Connecting the community with those who are tasked to protect them, the Santa Clarita Valley Sheriff’s Foundation hosted, “An Evening with Capt. Diez,” on Thursday at the Mercedes-Benz of Valencia.
“Relationships are important,” said Gloria Mercardo-Fortine, president of the SCV Sheriff’s Foundation, “and I think in this time, there is just so much misinformation.”
Members of the community gathered into Mercedes-Benz of Valencia, taking advantage of the opportunity to talk one-on-one with Capt. Justin Diez before the event’s commencement.
Mayor Jason Gibbs and councilmember Laurene Weste were in attendance.
Mercardo-Fortine opened the event by recognizing all of the work the SCV Sheriff’s Foundation does for the station such as purchasing equipment, creating spaces for breaks, volunteering and providing any aid to the station in areas where the L.A. County and city governments cannot.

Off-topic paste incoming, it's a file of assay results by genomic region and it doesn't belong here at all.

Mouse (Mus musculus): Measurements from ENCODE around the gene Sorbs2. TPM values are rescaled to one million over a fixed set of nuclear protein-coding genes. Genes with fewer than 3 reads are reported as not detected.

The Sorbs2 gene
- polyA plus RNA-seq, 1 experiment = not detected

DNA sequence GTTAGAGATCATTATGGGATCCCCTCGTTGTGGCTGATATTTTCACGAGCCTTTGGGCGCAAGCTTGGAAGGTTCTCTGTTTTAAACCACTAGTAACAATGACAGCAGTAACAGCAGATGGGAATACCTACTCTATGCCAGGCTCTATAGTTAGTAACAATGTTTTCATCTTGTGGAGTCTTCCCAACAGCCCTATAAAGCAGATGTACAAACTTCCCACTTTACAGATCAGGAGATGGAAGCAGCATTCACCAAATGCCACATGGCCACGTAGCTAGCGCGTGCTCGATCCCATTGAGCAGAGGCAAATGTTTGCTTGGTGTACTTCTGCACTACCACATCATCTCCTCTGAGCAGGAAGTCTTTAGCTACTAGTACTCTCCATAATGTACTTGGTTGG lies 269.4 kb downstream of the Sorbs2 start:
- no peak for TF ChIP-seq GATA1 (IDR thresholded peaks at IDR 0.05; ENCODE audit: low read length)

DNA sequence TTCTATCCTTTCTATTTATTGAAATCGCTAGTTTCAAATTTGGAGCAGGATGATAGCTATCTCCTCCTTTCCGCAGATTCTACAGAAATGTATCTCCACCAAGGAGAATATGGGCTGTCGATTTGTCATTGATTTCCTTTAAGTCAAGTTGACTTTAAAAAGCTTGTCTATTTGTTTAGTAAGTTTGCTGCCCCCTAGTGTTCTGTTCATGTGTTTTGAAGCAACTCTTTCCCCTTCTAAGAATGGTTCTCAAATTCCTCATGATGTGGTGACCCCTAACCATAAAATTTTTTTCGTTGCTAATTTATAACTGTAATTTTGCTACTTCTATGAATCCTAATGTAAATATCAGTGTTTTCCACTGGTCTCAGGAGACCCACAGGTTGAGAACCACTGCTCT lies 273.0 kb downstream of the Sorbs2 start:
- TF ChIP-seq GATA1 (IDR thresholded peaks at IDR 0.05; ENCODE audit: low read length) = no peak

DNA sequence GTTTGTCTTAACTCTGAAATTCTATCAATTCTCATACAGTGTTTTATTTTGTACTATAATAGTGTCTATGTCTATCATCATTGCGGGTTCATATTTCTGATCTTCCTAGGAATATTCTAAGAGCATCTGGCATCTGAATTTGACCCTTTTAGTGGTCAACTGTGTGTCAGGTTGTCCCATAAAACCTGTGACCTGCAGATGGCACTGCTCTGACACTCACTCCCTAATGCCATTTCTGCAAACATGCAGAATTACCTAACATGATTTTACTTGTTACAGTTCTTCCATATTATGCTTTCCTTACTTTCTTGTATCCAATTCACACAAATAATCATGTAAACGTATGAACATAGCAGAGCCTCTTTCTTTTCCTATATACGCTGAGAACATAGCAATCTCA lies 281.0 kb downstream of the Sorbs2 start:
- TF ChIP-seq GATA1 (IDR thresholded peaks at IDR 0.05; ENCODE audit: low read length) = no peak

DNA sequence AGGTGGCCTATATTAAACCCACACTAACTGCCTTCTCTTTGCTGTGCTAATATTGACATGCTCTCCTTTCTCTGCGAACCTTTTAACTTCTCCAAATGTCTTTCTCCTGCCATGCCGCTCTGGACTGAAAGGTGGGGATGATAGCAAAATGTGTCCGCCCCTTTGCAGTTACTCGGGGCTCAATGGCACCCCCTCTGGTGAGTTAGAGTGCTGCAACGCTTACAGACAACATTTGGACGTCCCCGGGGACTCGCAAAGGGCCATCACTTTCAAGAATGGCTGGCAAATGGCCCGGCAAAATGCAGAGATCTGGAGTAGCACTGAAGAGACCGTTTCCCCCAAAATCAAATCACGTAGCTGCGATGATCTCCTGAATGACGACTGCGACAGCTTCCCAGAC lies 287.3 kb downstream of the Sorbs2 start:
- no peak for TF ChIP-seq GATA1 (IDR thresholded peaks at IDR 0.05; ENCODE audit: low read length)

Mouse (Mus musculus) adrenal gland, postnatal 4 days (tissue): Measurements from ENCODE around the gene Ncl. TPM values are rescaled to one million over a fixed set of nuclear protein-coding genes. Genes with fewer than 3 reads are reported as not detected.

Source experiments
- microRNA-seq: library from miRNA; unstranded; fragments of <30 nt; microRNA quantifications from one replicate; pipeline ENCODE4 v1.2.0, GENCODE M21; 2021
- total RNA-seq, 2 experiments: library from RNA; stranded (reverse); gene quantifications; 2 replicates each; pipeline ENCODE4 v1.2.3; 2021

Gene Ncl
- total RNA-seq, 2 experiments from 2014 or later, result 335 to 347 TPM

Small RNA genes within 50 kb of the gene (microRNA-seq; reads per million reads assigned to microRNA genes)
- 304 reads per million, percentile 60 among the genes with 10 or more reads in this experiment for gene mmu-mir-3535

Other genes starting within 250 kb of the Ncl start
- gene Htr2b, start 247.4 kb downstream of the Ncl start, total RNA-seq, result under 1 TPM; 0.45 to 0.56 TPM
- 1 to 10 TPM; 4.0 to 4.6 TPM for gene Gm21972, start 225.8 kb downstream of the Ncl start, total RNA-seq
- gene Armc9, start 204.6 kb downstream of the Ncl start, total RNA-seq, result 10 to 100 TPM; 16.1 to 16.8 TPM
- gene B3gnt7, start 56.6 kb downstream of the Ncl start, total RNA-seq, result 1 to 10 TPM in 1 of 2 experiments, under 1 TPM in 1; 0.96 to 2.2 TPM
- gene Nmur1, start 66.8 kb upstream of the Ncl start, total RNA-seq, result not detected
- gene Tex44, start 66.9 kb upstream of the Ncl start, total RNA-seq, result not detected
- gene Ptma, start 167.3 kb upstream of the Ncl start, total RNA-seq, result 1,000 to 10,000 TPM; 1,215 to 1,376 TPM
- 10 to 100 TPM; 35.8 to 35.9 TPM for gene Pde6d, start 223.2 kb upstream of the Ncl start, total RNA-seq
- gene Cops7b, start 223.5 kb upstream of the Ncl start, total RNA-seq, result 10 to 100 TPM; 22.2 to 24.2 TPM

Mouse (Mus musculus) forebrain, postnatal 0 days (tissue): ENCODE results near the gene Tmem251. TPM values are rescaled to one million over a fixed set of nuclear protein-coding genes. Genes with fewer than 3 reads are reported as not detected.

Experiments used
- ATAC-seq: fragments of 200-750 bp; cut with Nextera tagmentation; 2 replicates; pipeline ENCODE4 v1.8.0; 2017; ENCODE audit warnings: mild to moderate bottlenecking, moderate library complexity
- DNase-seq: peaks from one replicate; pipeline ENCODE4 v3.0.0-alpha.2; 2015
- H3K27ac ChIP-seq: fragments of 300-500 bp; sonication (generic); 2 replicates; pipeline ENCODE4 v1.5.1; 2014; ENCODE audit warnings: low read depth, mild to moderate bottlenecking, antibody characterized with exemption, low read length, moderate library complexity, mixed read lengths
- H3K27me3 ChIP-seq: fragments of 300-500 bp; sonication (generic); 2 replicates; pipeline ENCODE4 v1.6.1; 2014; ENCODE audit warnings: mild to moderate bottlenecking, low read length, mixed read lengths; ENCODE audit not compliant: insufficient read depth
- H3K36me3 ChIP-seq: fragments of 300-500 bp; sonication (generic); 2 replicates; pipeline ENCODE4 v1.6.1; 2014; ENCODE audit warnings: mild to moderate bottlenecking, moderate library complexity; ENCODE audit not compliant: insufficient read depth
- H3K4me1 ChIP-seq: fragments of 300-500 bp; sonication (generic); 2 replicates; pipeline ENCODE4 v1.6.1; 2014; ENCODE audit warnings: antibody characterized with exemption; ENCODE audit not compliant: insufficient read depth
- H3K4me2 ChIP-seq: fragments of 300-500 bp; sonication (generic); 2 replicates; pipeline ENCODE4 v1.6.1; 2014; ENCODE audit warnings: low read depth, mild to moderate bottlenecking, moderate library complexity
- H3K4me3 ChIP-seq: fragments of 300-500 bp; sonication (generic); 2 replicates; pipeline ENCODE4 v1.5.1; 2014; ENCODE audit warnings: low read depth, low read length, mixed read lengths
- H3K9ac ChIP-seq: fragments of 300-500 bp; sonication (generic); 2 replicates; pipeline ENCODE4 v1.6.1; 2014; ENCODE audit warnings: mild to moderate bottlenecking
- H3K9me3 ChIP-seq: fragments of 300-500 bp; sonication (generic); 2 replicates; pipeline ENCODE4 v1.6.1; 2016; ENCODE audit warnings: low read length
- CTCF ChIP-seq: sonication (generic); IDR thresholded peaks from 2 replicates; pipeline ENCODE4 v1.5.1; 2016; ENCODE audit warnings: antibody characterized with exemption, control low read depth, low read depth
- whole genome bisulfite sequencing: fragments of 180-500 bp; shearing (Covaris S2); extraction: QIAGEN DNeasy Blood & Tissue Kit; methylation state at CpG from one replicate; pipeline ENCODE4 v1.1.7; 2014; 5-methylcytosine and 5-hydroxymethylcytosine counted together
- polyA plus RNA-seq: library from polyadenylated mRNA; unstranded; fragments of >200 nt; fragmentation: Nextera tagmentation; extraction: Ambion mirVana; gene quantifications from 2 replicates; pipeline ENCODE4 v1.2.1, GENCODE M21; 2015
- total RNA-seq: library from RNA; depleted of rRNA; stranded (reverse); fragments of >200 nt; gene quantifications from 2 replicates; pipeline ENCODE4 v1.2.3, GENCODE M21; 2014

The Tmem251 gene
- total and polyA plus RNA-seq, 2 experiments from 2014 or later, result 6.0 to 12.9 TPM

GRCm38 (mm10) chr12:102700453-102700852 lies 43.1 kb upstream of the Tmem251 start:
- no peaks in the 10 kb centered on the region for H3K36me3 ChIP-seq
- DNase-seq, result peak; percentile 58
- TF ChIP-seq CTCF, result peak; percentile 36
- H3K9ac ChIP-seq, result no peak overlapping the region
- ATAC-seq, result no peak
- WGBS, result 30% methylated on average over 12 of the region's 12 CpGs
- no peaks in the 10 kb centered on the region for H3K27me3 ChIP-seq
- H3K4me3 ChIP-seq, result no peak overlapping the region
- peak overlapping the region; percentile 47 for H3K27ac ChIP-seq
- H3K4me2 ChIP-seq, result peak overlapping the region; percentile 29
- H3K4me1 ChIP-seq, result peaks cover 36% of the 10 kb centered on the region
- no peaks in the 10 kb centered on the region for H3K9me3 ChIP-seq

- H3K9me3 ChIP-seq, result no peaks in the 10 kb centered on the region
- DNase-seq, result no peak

“We want to make sure that our community remains safe and that our sheriff, our law enforcement is supported as they do their job to keep us safe,” said Mercardo-Fortine.
Diez took to the podium and spoke on the current status of crime in Santa Clarita.
According to Diez, the SCV Sheriff’s Station receives approximately 500 calls for service or self-generated activity a day. In 2022, the station received almost 100,000 calls for service or self-generated activity.
Approximately 400 arrests were made per month in 2022, resulting in approximately 5,000 arrests that year.
“Our violent crime is very, very, very low, and our property crime is pretty high actually,” said Diez, “but again, crime is very low considering what we have out here.”
Diez said that since 2020, the crime rate has risen, but remains low compared to other cities.
In February, Smart Asset named Santa Clarita as the 4th safest city in America.
“This does not happen in other communities, guys,” said Diez. “We may take it for granted because this is just the culture we have in Santa Clarita and this is all we know, but I have worked many sheriff’s stations and I can tell you, for a fact, this does not happen anywhere else.”
Diez addressed all questions the audience had in regards to volunteering at the station, staffing shortages at the station, the state of homelessness in the valley and even sharing the story of their peer support canine, Ginger.